Live Love Beirut began as a crowd-sourced social media “love campaign” for Lebanon in 2012, disseminating beautiful photos of the country for the world to see. “We are selling Lebanon. We’re creating attachment and belonging to Lebanon and to different places [within the country] that people didn’t know existed only a few years ago,” says Bitar.
Today, ‘Live Love’ accounts have been launched for various regions and interests and Live Love Beirut has grown into a community of 1.5 million worldwide followers and a team of 300 ambassadors in charge of different area accounts. Of course some people knew about these regions in the past but thanks to the wide reach of social media an exponential amount of people now know about places like the Baskinta waterfalls, beautiful parts of the underappreciated Bekaa valley, the Greece-like seaside town of Anfeh, the lush river haven of Chouwen and the large stretch of sandy beach in Tyre.
A good portion of the Lebanese public is shifting to discovery mode, exploring their country more than ever before. Biking-enthusiast Karim Sokhn launched Cycling Circle in 2012, organizing small bicycle tours for friends and those interested. He always explores an area himself first before creating a tour, sometimes with locals or officials from municipalities. Some of his excursions take bikers to the picturesque Bisri valley below Jezzine and along northern coastal towns like Byblos, Batroun and Chekka, among others. He says the south is largely undiscovered and also very beautiful, naming towns like Marjayoun, Rashaya and Shaqif.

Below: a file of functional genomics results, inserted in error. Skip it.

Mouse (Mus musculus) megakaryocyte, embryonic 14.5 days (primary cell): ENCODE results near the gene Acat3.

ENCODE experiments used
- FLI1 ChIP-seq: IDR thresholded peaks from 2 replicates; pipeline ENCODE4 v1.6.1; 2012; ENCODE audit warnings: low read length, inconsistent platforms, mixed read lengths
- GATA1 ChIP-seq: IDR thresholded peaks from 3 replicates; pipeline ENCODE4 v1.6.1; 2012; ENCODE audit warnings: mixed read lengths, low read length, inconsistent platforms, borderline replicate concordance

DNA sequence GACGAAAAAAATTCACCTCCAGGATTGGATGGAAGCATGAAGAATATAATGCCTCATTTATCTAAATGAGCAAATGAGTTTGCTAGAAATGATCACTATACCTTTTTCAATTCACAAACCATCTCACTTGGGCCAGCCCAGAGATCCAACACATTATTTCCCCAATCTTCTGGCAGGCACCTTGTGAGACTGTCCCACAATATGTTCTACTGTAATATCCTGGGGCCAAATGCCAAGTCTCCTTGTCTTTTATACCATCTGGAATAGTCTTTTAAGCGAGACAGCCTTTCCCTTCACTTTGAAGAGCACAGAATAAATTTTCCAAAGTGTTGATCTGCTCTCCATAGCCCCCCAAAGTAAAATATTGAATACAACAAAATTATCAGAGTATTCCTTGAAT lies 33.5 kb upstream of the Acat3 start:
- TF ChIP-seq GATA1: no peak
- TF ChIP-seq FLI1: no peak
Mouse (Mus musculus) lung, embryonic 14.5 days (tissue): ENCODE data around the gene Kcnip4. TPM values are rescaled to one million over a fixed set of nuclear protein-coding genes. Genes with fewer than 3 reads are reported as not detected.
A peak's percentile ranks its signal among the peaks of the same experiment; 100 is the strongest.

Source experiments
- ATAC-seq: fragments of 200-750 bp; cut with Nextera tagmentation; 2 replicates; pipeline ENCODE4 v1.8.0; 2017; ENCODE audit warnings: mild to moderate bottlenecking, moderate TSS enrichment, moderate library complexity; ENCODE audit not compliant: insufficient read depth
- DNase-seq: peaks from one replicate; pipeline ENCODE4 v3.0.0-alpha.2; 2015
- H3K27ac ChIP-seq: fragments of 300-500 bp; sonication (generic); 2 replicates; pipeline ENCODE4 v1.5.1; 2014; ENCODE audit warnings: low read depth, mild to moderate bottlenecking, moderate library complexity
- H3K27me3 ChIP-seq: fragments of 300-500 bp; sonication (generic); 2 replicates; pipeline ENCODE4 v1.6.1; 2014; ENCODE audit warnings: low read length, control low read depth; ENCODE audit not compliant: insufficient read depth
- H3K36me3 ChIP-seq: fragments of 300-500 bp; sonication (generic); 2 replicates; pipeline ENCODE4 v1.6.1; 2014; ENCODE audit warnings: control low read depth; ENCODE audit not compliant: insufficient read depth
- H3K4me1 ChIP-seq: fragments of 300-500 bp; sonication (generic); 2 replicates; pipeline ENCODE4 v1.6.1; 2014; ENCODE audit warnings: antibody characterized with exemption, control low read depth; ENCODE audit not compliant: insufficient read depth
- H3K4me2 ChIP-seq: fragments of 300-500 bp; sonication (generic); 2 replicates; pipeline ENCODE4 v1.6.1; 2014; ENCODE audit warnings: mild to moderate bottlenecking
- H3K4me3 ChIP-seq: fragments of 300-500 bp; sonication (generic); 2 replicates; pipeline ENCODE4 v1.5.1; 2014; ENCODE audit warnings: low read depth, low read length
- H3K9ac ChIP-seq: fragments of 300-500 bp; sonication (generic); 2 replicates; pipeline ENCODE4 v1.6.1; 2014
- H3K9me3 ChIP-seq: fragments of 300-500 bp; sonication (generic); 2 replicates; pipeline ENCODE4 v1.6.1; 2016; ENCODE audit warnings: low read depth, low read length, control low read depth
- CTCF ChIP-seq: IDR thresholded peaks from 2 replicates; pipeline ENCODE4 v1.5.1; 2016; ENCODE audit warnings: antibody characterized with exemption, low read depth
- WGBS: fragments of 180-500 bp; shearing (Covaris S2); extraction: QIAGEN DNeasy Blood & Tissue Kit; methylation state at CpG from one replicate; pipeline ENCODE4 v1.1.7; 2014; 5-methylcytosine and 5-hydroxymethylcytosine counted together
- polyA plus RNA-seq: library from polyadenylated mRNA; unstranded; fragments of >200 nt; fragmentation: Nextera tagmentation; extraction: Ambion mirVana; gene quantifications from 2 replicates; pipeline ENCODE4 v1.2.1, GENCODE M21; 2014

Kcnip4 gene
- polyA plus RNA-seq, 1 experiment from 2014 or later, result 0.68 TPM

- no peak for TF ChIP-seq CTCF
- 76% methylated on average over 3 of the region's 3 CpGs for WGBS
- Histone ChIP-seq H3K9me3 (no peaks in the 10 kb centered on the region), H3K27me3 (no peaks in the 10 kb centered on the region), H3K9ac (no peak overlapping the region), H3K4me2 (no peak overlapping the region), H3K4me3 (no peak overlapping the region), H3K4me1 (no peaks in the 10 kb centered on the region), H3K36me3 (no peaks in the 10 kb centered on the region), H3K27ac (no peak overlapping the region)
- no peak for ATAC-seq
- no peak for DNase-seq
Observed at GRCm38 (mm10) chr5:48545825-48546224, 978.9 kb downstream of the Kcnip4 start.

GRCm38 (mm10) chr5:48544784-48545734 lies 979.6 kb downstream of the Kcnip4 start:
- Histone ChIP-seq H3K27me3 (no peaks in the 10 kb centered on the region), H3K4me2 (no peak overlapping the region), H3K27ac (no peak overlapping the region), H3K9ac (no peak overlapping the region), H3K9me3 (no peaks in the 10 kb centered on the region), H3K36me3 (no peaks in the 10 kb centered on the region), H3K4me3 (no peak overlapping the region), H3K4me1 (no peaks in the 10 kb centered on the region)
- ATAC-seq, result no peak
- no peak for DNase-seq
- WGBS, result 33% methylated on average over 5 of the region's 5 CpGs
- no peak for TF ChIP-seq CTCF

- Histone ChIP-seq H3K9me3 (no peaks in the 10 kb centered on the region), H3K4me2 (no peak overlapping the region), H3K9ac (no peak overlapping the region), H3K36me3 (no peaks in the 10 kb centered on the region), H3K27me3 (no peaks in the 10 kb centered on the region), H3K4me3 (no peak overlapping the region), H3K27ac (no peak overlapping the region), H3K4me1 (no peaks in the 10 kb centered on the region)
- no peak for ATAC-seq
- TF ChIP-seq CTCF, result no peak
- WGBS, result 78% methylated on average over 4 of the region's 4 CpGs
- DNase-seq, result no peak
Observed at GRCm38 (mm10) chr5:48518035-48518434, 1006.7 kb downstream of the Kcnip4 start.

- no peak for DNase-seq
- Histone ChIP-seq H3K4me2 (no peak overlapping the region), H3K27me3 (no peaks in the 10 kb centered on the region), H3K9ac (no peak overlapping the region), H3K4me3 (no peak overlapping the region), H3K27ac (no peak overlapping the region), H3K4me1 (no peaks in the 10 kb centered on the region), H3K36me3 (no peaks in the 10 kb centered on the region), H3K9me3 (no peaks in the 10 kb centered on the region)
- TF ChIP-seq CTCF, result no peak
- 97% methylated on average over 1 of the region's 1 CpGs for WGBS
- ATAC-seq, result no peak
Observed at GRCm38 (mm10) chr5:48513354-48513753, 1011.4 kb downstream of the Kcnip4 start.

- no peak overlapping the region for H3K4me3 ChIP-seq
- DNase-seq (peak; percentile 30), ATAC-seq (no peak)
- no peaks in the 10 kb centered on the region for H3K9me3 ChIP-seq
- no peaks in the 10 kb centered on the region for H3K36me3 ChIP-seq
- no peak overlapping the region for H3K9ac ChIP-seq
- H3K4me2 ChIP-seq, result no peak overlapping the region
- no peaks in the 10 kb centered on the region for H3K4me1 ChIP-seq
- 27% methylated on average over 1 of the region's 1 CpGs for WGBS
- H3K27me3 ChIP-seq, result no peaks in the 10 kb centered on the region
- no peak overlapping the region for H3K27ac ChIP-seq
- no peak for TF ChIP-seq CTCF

In 2012 Sokhn had a total of close to 300 customers. Fast forward to today, he says he’s toured 1200 people already and it’s only halfway through the year. While some bikers join for the fitness of riding, others want to explore new areas or just experience the novelty of being on a bike. “The great thing about biking is that you are riding at a slow pace and you get to see the things around you,” he says.
He says social media played a huge role in his business – both in terms of posting photos of previous tours to attract clients to new sites and creating Facebook events that make it easy for people to join. Those actively promoting Lebanon’s tourism industry agree that social media has had a major effect on the public’s perception of Lebanon.